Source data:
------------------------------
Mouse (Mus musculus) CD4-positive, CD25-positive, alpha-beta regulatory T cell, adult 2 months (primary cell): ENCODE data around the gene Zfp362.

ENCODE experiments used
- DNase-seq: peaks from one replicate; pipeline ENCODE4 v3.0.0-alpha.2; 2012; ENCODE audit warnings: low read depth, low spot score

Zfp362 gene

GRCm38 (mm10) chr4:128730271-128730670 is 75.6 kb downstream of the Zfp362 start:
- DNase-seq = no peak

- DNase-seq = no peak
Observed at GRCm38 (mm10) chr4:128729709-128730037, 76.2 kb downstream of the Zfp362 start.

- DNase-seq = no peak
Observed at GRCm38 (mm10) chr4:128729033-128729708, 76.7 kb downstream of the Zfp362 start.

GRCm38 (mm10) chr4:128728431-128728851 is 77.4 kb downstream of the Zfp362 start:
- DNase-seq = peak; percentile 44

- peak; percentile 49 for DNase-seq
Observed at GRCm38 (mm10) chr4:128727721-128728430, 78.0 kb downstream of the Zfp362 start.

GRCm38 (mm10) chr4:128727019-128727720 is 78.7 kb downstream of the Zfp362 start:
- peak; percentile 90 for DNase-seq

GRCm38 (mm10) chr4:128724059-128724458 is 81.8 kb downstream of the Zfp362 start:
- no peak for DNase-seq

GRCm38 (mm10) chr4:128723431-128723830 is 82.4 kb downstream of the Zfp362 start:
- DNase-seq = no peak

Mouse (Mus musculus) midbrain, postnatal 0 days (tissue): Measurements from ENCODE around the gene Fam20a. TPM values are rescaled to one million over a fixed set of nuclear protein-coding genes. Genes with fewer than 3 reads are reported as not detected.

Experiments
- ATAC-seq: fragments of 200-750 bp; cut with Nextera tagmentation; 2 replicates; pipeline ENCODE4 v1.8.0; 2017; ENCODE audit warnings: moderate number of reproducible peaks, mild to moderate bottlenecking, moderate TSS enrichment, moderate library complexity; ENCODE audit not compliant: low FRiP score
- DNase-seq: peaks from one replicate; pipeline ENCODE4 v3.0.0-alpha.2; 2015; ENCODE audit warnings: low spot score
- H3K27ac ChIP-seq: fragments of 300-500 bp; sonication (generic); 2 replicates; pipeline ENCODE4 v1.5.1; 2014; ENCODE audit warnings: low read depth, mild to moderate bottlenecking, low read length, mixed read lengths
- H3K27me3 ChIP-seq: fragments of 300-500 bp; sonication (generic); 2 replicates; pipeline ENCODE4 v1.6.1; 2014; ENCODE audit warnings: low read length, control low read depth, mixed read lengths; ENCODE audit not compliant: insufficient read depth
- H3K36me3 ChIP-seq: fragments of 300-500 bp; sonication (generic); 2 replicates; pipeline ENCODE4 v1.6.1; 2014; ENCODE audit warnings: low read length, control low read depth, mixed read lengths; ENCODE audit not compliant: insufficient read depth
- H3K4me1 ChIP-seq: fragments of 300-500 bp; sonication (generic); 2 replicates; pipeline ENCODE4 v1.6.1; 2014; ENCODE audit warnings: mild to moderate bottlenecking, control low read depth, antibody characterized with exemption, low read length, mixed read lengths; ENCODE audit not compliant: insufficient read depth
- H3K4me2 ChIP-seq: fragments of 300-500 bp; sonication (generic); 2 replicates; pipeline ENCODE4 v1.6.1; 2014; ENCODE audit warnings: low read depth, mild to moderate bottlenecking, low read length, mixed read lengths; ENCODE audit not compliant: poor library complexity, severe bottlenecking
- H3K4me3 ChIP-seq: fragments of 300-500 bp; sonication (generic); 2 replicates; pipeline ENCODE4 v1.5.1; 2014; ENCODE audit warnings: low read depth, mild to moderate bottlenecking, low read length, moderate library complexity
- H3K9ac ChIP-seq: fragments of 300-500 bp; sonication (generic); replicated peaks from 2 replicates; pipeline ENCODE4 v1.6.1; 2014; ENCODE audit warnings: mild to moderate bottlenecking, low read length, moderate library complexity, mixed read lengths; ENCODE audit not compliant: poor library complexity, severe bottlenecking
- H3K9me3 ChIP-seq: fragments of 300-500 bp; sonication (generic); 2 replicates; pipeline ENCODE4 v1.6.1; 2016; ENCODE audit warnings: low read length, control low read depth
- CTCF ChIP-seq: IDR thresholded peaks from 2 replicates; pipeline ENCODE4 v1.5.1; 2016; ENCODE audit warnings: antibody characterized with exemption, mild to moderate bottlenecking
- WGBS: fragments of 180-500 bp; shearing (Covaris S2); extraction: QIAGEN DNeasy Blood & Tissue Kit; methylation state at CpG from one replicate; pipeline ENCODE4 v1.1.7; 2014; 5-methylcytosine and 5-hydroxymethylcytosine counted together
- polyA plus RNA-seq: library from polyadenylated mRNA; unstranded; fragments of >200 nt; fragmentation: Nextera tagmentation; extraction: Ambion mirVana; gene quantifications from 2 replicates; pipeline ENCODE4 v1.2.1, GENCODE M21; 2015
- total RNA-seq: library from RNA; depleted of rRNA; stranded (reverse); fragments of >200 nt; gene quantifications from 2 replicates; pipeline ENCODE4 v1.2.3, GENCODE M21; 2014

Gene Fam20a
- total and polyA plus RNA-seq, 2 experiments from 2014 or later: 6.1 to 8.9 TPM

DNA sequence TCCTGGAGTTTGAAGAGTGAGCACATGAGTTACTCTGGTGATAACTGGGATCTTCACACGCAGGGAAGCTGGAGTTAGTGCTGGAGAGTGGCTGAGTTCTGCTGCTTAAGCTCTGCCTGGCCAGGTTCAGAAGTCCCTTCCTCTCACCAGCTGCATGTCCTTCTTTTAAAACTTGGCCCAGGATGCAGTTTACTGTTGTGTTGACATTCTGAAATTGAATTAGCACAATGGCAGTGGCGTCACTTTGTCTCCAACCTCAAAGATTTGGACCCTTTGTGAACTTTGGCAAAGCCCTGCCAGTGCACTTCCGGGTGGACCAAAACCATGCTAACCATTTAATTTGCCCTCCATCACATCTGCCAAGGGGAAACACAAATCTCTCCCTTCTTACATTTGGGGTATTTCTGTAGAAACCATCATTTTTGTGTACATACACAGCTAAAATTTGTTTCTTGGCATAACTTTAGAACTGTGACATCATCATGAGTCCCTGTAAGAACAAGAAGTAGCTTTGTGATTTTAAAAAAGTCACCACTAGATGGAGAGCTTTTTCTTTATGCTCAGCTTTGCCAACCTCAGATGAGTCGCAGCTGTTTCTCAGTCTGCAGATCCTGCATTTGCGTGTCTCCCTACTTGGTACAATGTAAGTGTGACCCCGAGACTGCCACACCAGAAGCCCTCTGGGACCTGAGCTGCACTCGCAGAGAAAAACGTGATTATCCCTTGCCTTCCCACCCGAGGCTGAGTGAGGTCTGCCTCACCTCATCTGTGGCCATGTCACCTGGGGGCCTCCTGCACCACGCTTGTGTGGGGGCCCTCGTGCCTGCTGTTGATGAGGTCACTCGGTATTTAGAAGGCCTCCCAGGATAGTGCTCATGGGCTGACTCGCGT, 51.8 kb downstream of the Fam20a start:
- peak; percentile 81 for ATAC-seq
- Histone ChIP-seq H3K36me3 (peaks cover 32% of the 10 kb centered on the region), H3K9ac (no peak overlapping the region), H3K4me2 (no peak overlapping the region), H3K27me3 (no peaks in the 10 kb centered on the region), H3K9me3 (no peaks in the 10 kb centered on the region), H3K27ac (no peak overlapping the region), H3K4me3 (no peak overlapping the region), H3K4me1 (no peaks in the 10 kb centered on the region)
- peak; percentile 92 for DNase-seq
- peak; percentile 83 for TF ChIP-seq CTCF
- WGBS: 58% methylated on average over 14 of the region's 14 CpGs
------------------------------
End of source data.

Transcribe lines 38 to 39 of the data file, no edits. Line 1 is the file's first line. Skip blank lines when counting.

- total and polyA plus RNA-seq, 2 experiments from 2014 or later: 6.1 to 8.9 TPM

DNA sequence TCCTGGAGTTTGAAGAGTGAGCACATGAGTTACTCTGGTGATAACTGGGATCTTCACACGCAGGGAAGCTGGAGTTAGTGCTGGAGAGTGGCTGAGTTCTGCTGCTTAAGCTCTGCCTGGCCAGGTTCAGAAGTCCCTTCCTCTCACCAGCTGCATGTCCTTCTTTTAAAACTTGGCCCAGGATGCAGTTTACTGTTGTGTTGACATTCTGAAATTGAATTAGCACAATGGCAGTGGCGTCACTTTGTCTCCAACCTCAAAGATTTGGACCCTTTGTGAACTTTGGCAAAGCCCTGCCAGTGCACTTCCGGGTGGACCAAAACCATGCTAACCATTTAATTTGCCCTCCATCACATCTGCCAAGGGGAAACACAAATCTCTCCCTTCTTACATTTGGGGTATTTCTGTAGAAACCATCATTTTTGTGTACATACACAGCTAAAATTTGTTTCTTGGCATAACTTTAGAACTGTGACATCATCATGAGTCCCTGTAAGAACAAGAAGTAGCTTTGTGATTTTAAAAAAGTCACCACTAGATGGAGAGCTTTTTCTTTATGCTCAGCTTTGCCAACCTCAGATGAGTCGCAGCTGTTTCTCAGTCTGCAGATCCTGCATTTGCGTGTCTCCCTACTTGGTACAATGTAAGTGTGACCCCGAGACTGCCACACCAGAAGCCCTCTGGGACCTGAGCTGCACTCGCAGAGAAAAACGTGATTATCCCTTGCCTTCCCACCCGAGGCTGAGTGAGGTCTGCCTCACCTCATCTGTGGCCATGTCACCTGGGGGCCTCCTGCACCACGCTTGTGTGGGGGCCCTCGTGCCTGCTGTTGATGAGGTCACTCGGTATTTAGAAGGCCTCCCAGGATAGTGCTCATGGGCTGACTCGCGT, 51.8 kb downstream of the Fam20a start: